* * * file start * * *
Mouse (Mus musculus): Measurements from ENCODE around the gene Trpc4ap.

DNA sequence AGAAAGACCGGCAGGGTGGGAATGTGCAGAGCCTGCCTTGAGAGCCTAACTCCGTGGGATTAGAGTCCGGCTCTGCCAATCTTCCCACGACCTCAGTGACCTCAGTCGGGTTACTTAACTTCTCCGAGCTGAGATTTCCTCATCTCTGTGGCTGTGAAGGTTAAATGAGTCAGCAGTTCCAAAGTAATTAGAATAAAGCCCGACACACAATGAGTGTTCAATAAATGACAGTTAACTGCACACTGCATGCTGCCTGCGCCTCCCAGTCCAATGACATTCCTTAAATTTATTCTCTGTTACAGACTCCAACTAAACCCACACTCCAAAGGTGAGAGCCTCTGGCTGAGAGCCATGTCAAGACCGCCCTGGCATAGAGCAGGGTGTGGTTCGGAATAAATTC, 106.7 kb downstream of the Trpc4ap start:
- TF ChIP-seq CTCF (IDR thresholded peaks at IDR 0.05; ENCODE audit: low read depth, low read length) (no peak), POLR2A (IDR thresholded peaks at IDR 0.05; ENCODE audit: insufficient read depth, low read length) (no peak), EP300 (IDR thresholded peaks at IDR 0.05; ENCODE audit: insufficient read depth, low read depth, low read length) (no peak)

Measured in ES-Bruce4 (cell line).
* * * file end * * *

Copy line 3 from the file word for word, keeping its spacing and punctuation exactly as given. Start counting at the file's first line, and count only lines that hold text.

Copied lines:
- TF ChIP-seq CTCF (IDR thresholded peaks at IDR 0.05; ENCODE audit: low read depth, low read length) (no peak), POLR2A (IDR thresholded peaks at IDR 0.05; ENCODE audit: insufficient read depth, low read length) (no peak), EP300 (IDR thresholded peaks at IDR 0.05; ENCODE audit: insufficient read depth, low read depth, low read length) (no peak)